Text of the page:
Because bonds pay regular interest, investors often buy them as a source of income. But like stock, a bond’s value can rise and a bond may be sold for more than its face value. Bond mutual funds let investors reinvest income to purchase more shares. However, a bond fund’s shares can fluctuate in value because the fund must value its holdings every day to reflect what investors would be willing to pay for them in the secondary markets.

Bond market risks
There are special risks associated with certain segments of the bond market. However, rising interest rates and default risk are common to most market segments.

  1. Interest rate risk
    Generally speaking, when interest rates rise, the market price of a previously issued bond declines because newly-issued bonds offer to pay higher interest. Conversely, when interest rates come down, older bonds that pay higher interest become more valuable. Changing interest rates don’t affect the bond investor who holds a bond to maturity. And, the impact of changing interest rates differs from one type of bond to another.
  2. Default risk
    If a bond issuer falls on hard times, it may default on its interest payments or even on its return of principal at maturity. Most bonds are rated by independent rating agencies, and ratings serve as a guide in assessing a bond’s level of risk. U.S. government bonds are the highest quality bonds because there is little risk that the federal government will default.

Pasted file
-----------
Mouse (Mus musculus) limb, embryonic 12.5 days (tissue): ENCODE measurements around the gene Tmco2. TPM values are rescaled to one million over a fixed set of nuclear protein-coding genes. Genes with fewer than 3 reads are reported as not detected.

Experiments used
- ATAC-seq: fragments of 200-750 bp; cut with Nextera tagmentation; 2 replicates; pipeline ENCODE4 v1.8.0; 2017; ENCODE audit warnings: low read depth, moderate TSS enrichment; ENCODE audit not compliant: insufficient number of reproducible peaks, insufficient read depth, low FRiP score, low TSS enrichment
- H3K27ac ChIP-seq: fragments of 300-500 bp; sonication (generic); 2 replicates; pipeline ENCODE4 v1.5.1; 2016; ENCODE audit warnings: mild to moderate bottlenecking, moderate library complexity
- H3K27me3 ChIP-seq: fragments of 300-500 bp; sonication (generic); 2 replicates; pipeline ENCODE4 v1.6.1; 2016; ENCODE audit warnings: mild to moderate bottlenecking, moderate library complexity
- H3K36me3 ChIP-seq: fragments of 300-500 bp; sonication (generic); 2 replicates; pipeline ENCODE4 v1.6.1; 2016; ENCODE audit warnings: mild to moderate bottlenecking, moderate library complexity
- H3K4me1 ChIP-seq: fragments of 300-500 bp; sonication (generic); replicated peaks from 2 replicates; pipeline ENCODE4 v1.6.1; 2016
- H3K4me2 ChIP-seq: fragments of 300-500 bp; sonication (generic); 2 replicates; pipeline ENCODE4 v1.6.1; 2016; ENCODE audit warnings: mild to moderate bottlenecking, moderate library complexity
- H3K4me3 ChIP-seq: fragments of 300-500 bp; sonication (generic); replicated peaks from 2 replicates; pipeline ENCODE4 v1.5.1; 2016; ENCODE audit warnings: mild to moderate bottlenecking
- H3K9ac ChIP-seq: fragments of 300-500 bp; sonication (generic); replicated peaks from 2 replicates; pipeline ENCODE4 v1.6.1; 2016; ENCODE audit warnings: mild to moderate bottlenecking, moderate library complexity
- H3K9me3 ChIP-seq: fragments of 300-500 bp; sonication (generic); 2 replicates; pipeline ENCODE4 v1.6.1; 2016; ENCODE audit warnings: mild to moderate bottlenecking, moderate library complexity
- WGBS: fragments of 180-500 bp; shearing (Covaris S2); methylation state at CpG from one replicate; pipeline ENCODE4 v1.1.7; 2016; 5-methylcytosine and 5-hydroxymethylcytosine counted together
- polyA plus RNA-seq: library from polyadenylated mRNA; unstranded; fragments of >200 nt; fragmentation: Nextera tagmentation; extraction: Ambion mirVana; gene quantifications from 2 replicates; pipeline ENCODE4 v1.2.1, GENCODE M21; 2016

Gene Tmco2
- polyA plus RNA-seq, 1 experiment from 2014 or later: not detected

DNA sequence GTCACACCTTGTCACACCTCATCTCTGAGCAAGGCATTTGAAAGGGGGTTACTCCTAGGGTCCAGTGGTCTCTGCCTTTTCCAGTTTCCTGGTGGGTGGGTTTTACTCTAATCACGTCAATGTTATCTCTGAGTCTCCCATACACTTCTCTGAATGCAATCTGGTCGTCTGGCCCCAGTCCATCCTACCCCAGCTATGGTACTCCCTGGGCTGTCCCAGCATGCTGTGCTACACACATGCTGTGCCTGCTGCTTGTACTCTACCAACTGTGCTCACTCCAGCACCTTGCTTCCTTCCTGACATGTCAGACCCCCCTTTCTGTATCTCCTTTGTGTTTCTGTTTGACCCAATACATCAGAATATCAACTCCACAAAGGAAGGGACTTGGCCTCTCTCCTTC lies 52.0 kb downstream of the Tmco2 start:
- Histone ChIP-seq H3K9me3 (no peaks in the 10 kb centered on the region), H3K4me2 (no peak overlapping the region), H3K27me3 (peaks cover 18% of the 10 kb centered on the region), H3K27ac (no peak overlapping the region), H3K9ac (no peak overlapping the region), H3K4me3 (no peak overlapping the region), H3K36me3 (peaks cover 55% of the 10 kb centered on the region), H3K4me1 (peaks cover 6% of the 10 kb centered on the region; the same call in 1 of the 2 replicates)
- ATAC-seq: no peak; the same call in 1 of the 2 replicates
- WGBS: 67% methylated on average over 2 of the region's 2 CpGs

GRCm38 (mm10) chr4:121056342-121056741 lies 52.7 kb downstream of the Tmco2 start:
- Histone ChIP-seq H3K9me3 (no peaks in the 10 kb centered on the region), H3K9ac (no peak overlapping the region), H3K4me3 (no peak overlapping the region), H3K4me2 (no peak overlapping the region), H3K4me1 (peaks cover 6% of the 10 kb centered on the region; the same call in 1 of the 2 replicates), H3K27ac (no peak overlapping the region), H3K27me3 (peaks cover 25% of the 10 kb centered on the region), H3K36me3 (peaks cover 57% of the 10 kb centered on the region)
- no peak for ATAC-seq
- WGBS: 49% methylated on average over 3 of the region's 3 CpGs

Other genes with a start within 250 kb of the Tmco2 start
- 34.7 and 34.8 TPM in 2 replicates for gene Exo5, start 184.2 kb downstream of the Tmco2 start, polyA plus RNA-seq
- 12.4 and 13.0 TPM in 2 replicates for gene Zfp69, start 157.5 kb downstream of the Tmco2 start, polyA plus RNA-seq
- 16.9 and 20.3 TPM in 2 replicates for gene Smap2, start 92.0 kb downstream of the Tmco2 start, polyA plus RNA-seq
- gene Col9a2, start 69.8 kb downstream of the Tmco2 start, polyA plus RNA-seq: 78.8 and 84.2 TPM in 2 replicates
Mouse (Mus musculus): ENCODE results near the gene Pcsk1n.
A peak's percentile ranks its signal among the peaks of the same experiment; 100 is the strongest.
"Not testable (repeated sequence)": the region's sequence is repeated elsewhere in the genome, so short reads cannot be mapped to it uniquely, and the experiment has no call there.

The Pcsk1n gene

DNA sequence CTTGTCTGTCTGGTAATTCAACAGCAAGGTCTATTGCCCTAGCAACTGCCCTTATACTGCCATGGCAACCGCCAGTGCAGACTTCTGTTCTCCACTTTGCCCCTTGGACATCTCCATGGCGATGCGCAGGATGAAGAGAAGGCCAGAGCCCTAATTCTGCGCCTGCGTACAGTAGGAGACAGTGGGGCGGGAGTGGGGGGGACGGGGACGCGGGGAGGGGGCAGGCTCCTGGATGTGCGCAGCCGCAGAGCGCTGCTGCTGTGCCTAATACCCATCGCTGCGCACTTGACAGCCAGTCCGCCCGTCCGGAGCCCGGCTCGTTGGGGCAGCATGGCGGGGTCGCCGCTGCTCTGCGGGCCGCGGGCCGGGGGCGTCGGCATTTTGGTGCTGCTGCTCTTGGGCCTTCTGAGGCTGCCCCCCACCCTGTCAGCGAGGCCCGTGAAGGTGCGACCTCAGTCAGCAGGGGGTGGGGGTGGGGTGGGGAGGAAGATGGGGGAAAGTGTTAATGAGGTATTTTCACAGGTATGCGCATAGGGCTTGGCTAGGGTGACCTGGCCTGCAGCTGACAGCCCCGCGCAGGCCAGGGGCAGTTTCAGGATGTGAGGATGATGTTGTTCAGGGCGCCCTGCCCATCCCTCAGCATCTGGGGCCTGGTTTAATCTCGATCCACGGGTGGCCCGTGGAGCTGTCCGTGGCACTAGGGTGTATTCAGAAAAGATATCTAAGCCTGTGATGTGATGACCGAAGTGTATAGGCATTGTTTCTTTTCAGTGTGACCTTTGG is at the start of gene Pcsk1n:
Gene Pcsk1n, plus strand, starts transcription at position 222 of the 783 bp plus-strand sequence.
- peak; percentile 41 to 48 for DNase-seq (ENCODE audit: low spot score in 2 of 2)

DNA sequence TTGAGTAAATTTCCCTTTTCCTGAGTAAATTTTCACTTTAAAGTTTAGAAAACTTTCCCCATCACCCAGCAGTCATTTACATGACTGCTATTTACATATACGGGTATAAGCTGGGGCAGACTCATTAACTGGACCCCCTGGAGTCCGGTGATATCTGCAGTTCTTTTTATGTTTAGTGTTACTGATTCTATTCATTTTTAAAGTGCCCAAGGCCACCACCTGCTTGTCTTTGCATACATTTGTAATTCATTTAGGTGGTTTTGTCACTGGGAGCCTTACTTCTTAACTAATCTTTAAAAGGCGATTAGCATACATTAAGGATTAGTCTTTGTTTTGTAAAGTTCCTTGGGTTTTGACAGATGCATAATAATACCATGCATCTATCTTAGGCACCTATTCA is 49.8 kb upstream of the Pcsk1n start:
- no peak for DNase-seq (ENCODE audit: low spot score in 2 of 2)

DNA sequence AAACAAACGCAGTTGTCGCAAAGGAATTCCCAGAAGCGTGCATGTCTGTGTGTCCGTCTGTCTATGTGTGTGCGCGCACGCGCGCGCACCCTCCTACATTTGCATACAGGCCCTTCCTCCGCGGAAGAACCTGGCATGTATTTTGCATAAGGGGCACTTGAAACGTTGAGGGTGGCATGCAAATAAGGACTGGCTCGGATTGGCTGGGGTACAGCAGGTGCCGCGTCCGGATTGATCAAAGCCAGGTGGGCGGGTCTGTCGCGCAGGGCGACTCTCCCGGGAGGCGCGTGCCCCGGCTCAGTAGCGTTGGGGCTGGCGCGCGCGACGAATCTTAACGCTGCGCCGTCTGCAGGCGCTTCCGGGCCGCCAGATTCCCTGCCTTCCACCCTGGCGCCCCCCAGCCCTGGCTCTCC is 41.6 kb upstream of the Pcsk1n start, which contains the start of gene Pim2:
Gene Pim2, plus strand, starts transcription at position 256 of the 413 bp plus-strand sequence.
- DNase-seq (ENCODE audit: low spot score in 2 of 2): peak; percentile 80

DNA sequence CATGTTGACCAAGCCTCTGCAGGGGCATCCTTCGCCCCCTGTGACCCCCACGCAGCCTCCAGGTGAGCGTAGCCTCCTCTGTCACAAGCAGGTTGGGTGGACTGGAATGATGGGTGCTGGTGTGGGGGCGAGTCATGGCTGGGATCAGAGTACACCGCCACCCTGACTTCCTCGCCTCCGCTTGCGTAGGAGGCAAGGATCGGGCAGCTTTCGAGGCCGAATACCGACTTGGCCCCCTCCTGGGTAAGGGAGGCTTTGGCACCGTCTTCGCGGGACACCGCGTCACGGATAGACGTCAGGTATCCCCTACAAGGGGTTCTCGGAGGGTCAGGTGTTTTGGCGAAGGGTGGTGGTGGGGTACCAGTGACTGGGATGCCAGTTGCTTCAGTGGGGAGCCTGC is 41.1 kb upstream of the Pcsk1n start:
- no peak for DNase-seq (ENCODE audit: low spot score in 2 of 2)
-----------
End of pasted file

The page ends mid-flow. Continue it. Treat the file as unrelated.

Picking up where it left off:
Stocks

When a company decides it needs to raise funds for future growth, it can borrow money or issue stock. Investors who buy stock actually own a share of the company. Shareholders stand to profit when the company you invest in does well and also includes certain voting privileges when it comes to important policies.

There are two ways your investment in a stock grows. First, if the share prices increases from the price you paid (cost basis), you sell at a profit. The second is when the company declares a dividend; you can collect them as income or reinvest to buy additional shares.

As a shareholder, the potential for gain is unlimited. However, a stock can also lose value if the price falls below your investment due to a decline in company profits or higher competition. National, world or economic news has historically had effects on the stock market causing volatility.

Click here to see a history of the S&P 500 Index from 1973 to 2008.

A strategy to manage the risk of investing in the stock market is to invest in a broad range of companies in different industries to achieve diversification. Millions of investors purchase professional managed mutual funds to participate in the equity market with a lower investment and more opportunity to buy and sell.

Mutual Funds

By pooling the money of many investors with similar financial goals, a mutual fund can do for you what you can’t do easily on your own: Buy and sell securities with the benefit of professional research and management and relatively low trading costs. Mutual funds make it possible to own a piece of hundreds of different securities with a relatively small investment. An open-end mutual fund will buy back or redeem your shares at any time. Shares of closed-end funds trade on exchanges like individual stocks.